WESTPORT, Wash. -- Just weeks ago, oceanographers were still thinking it would take another year before debris from the March 2011 Japanese tsunami would start hitting America's west Coast.
But the discovery of a 164-foot Japanese fishing vessel 150 miles off the British Columbia coast three weeks ago caused a reassessment. Quickly dubbed the "ghost ship," the vessel drifted into Alaskan waters and was sunk by the U.S. Coast Guard.
"I think that raised a lot of awareness all across the country," said Doug Helton, a National Oceanic and Atmospheric Administration employee who tracked the ship.
Helton also worked with a team of experts to prepare a new computer model showing where floating tsunami debris could be, and where it could be more concentrated. NOAA is the lead government agency dealing with tsunami debris.
For months, beach combers have reported finding objects along the beaches in Washington, Oregon, California, B.C. and Alaska -- toy balls, empty gas cans, an unsual flashlight.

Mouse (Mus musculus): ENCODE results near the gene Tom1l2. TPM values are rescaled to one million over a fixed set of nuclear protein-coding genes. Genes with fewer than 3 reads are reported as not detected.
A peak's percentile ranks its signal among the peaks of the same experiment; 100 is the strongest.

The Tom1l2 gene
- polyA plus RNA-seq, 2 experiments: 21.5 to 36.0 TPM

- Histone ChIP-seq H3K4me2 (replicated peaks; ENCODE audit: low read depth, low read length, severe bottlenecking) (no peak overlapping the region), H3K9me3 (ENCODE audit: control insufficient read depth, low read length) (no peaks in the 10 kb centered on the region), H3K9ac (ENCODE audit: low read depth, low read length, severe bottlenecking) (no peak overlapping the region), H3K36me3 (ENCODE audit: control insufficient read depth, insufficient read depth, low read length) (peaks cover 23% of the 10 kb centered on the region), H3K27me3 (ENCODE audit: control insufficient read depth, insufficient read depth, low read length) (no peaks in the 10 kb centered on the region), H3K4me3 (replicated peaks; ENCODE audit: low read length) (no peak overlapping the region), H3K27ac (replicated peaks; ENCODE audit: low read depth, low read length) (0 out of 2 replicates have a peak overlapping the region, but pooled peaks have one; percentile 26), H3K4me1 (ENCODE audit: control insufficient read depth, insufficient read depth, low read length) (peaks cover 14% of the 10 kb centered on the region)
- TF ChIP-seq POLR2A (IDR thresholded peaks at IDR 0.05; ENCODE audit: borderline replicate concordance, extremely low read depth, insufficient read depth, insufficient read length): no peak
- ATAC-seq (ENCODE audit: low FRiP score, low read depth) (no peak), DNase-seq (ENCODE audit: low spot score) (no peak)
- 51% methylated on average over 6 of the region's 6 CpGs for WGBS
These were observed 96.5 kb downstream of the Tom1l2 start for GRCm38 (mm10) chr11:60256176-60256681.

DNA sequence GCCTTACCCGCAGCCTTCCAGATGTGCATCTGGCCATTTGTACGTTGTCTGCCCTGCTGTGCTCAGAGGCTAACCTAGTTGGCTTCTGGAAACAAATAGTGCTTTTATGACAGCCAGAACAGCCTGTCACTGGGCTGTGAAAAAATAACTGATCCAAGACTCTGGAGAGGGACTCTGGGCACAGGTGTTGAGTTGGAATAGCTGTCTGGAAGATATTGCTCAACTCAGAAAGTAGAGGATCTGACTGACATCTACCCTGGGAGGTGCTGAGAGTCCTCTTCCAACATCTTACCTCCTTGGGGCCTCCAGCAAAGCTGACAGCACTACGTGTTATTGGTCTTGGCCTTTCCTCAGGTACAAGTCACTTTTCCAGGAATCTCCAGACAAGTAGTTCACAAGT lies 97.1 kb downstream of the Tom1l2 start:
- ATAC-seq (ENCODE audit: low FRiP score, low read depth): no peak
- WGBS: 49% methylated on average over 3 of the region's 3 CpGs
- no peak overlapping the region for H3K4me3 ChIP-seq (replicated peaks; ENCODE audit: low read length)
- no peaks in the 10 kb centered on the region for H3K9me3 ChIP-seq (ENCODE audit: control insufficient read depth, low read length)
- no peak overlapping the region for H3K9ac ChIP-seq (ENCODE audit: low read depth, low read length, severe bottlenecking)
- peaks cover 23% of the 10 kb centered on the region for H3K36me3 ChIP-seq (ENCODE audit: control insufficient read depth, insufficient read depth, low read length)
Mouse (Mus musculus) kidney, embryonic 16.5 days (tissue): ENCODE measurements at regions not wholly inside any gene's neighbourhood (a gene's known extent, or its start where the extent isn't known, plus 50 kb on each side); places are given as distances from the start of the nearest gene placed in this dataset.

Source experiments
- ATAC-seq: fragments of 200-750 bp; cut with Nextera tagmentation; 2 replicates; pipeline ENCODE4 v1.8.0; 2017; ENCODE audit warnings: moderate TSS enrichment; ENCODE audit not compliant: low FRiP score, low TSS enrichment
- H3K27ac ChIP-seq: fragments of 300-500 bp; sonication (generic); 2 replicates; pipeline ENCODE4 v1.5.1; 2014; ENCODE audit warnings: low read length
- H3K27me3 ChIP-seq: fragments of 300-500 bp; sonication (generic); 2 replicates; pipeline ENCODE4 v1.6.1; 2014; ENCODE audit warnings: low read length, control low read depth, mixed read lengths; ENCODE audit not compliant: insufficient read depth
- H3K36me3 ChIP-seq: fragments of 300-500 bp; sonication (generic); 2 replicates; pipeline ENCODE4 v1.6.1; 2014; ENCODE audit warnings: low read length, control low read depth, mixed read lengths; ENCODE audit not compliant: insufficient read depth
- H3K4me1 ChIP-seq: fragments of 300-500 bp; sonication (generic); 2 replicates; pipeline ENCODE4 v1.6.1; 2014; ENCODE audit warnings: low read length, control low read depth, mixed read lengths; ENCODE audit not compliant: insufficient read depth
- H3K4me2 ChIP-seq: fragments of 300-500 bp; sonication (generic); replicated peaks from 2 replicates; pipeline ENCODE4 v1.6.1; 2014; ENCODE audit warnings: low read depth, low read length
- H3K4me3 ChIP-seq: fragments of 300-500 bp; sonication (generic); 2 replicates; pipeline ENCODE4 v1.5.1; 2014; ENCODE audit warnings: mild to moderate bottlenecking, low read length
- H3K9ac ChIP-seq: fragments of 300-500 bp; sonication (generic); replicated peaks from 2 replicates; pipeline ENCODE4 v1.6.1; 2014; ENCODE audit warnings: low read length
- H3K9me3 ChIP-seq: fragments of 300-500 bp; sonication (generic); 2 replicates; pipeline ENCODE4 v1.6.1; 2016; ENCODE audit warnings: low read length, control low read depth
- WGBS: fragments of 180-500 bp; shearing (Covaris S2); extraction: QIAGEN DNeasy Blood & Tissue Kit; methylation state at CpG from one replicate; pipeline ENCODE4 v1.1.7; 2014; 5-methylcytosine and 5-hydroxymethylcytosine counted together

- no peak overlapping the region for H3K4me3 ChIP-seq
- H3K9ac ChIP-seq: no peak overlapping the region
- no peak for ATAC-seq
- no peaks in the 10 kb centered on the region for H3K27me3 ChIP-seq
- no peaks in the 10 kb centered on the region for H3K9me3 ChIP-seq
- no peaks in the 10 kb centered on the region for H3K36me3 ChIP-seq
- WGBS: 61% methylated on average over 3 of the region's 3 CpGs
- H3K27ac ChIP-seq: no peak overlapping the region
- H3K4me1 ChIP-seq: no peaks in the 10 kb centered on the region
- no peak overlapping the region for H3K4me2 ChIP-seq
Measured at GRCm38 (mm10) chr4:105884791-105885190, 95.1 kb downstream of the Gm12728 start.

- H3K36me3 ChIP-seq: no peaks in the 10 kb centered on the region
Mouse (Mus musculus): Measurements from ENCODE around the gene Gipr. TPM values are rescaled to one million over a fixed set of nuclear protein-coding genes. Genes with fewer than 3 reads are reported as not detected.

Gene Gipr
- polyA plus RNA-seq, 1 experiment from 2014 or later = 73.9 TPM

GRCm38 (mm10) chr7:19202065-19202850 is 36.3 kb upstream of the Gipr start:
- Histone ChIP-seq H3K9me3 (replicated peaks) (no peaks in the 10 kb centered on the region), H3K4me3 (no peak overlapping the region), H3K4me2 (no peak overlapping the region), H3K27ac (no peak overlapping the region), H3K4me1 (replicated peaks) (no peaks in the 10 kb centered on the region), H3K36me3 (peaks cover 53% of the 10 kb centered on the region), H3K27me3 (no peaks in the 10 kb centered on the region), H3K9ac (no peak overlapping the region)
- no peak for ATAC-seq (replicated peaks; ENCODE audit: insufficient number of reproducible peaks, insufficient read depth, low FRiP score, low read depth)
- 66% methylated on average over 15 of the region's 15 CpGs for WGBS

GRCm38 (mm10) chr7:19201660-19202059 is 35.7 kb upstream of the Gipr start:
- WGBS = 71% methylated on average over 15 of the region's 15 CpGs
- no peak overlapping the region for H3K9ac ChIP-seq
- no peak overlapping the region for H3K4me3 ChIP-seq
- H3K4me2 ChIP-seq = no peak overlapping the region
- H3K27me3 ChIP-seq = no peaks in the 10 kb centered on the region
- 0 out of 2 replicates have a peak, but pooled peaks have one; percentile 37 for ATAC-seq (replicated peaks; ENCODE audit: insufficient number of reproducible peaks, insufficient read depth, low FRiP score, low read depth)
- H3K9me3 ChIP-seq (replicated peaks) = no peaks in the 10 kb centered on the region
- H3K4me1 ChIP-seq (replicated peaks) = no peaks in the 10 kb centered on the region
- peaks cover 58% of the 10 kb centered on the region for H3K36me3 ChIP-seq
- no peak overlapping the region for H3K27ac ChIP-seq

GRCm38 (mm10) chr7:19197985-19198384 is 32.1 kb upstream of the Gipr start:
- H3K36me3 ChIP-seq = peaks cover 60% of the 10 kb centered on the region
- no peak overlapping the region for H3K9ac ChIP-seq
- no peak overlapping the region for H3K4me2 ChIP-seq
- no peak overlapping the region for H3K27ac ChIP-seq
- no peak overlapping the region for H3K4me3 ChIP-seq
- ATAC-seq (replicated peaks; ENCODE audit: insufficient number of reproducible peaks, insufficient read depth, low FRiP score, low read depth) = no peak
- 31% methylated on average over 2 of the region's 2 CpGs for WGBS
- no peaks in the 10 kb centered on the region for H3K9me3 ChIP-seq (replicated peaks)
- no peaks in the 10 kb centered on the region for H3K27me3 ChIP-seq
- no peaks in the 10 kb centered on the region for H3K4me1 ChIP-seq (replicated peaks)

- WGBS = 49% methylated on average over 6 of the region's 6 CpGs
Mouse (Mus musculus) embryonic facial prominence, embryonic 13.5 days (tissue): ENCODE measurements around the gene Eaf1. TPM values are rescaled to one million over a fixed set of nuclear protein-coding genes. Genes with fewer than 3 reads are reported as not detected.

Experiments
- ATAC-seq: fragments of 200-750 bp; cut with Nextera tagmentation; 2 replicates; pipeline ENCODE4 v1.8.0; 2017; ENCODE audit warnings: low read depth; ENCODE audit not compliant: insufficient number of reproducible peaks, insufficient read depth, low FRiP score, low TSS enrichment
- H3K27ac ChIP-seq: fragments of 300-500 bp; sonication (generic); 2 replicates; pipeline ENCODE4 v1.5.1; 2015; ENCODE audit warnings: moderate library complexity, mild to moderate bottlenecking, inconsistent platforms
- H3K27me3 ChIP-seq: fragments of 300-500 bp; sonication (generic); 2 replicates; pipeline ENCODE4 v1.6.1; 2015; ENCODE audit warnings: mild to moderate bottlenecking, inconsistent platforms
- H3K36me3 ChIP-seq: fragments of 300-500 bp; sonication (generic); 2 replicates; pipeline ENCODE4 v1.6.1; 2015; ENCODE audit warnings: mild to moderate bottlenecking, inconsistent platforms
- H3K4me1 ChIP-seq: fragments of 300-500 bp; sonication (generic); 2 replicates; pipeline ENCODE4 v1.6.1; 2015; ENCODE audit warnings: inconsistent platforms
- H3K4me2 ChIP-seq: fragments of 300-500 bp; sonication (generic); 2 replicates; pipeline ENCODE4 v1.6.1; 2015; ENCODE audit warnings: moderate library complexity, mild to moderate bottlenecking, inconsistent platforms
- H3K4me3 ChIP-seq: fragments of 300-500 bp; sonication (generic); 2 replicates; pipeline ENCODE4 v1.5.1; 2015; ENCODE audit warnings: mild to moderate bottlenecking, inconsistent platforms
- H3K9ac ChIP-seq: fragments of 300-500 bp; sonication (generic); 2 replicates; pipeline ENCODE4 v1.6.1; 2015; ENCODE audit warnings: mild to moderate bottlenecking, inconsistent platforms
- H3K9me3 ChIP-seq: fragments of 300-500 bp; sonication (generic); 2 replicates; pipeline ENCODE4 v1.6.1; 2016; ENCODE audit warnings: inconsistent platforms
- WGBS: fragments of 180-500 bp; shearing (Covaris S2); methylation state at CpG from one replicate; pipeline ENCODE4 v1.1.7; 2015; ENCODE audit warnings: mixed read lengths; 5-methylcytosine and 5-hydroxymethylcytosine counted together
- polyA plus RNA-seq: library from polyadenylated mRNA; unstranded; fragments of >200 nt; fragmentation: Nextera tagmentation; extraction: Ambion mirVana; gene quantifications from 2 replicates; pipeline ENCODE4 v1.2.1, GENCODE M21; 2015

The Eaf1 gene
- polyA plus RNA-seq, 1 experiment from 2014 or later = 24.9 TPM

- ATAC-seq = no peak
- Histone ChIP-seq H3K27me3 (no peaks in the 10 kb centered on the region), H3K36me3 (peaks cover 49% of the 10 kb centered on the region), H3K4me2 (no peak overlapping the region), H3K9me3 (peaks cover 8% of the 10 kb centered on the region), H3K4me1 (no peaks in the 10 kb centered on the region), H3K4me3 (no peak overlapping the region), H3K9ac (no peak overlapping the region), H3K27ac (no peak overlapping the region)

The objects appear to come from Japan, but efforts to identify whether or not they came specifically from the tsunami zone are hard to prove.
But skepticism has given way to acceptance, thanks to a new NOAA computer model that shows that the entire West Coast might well have seen Japanese objects from the tsunami.
"It's looking morre likely that some of these items are related. We can't confirm, but they'e highly suspect," said Helton.
The driving factor of the new NOAA model is wind and weather. Previously, models looked at historic data on ocean currents. But the new model factors in "windage" -- the higher an object sits out of the water, the more likely it will be driven at a rate faster than the current alone.
NOAA says the model is not a forecast of where the debris is heading.
The Japanese government says 5 million tons of debris was pulled out to sea by the tsunami. Seventy percent of that debris soon sank. That would leave around 1.5 million tons floating on the ocean that could contain hazardous material, such as fuel tanks, propane tanks, tanks containing industrial chemicals and pesticides.
If you have debris to report you can email: DisasterDebris@noaa.gov
The Washington Department of Health also has tsunami debris safety information online.